If this classical type of argument is applied to the double slit experiment, the result is a result that contradicts the axioms of Quantum Mechanics. The basic mathematics of Quantum Mechanics is settled, irrespective of any ad-hoc metaphysical interpretations to the mathematics. Quantum Mechanics states that the result of any measurement, i.e. a true physical fact, is that a measurement can only result in a single eigenvalue. Applying the rules of Quantum Mechanics, unequivocally states that the probability of a particle being measured, i.e. a true physical fact, to have, say, both spin up and spin down simultaneously is zero (see appendix). This means, absolutely, that if Quantum Mechanics is correct, a particle can not be in two locations at the same time. Period.  

This is so simple and obvious, that I would guess that most would be going, wow…if it is so trivial under the standard rules of Quantum Mechanics, that two at once is a no no, why do so many “experts” tout all this metaphysical claptrap? One can only conjecture…

So, rather than the typical waffle of  “…this physical explanation of the two slit experiment proves that a particle can be in two places at once” the argument, essentially, is an argument that proves that  classical mechanics is false. Quantum Mechanics gives the correct answers, Classical Mechanics does not. It’s that simple.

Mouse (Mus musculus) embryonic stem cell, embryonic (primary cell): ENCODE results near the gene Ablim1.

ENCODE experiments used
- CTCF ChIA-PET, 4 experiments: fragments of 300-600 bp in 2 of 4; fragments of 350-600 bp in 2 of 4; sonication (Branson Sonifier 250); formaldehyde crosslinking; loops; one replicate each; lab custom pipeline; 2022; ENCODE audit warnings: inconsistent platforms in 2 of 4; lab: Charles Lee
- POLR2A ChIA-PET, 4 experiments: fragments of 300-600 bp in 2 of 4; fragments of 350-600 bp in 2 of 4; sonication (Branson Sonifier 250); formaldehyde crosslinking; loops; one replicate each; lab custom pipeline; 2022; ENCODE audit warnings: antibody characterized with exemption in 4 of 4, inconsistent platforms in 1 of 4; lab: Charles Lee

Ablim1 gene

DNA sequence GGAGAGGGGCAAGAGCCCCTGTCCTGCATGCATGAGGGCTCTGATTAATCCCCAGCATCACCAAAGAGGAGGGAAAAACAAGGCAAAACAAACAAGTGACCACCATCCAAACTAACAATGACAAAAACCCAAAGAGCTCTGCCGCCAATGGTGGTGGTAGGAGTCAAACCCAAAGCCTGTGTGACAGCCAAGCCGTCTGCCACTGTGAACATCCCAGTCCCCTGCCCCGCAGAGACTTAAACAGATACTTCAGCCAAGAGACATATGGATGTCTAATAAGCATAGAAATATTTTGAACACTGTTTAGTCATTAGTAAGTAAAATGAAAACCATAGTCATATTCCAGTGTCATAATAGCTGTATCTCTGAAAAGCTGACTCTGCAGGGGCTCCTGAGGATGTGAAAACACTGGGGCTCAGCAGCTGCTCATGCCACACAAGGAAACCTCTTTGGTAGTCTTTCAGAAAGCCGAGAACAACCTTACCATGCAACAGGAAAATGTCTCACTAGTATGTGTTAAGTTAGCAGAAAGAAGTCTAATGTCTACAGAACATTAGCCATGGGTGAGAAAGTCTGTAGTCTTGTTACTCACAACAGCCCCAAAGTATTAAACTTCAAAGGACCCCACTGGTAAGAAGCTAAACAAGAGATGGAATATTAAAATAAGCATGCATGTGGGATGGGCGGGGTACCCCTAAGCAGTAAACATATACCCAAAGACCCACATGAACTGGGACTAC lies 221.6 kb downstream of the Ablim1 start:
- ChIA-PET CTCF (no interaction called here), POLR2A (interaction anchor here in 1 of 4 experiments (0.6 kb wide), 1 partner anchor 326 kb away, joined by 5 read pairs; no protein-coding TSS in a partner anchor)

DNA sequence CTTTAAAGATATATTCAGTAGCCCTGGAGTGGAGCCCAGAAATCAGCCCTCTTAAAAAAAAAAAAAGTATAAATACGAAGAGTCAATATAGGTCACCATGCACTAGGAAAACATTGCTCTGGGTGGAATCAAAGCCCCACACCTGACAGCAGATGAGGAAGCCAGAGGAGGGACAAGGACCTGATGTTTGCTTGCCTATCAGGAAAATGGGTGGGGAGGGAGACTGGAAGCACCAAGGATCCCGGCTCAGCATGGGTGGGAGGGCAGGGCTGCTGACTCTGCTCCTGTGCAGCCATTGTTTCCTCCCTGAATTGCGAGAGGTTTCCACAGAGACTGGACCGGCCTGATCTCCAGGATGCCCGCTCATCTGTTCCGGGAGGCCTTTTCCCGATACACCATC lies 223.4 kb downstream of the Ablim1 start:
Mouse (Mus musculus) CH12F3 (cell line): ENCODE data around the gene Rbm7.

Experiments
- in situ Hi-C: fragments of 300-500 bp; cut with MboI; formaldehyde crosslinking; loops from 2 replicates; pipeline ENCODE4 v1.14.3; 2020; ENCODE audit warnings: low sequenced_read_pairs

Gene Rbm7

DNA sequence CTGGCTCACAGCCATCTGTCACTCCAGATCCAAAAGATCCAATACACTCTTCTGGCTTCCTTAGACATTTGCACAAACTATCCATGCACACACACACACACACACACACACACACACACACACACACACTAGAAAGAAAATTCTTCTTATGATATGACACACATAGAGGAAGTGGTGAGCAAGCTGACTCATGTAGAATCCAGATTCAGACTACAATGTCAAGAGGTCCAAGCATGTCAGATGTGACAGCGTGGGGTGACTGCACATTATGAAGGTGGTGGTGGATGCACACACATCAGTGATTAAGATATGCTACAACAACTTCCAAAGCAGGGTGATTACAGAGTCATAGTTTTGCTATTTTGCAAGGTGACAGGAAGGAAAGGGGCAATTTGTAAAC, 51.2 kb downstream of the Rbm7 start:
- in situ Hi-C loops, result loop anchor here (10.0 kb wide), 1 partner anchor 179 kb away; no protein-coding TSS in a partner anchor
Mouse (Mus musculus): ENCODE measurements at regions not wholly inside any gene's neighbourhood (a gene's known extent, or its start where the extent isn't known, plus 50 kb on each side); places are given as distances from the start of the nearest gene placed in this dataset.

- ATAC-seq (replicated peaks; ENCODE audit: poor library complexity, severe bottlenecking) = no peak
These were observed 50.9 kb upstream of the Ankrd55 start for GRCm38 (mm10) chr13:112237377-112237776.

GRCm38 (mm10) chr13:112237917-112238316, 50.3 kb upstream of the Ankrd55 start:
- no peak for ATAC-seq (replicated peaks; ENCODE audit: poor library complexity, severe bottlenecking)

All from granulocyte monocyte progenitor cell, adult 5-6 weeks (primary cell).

I would refer the reader to Lubo š MathType@MTEF@5@5@+=feaagCart1ev2aqatCvAUfeBSjuyZL2yd9gzLbvyNv2CaerbuLwBLnhiov2DGi1BTfMBaeXatLxBI9gBaerbd9wDYLwzYbItLDharqqtubsr4rNCHbGeaGqiVu0Je9sqqrpepC0xbbL8F4rqaqFfpeea0xe9Lq=Jc9vqaqpepm0xbba9pwe9Q8fs0=yqaqpepae9pg0FirpepeKkFr0xfr=xfr=xb9adbaqaaeGaciGaaiaabeqaamaabaabaaGcbaacbaqcLbyaqaaaaG+aaaWdbiaa=fwaaaa@388B@ Motl for the detailed mathematics, a summary of which is in the appendix of this paper.


The Roots To Confusion

One of the most common sources of misunderstandings is the widespread inability to understand what the symbols of Quantum Mechanics equations actually mean, and how to manipulate those symbols. For example, consider Boolean algebra.

The Boolean equation:

y=A+B where A=1 and B=1 results in y=1 not y=2 MathType@MTEF@5@5@+=feaagCart1ev2aaatCvAUfeBSjuyZL2yd9gzLbvyNv2CaerbuLwBLnhiov2DGi1BTfMBaeXatLxBI9gBaerbd9wDYLwzYbItLDharqqtubsr4rNCHbGeaGqiVu0Je9sqqrpepC0xbbL8F4rqaqFfpeea0xe9Lq=Jc9vqaqpepm0xbba9pwe9Q8fs0=yqaqpepae9pg0FirpepeKkFr0xfr=xfr=xb9adbaqaaeGaciGaaiaabeqaamaabaabaaGceaqabeaacaWG5bGaeyypa0JaamyqaiabgUcaRiaadkeaaeaacaqG3bGaaeiAaiaabwgacaqGYbGaaeyzaiaabccacaWGbbGaeyypa0JaaGymaiaabccacaqGHbGaaeOBaiaabsgacaqGGaGaamOqaiabg2da9iaaigdacaqGGaGaaeOCaiaabwgacaqGZbGaaeyDaiaabYgacaqG0bGaae4CaiaabccacaqGPbGaaeOBaaqaaiaadMhacqGH9aqpcaaIXaaabaGaaeOBaiaab+gacaqG0bGaaeiiaiaadMhacqGH9aqpcaaIYaaaaaa@5B44@

Because the “+” operator in the context of Boolean algebra has a different definition and meaning, than that in ordinary arithmetic. Similarly, the “+” sign in Quantum Mechanics is also not an arithmetic operator; it is a probabilistic Boolean OR operator.

The equation: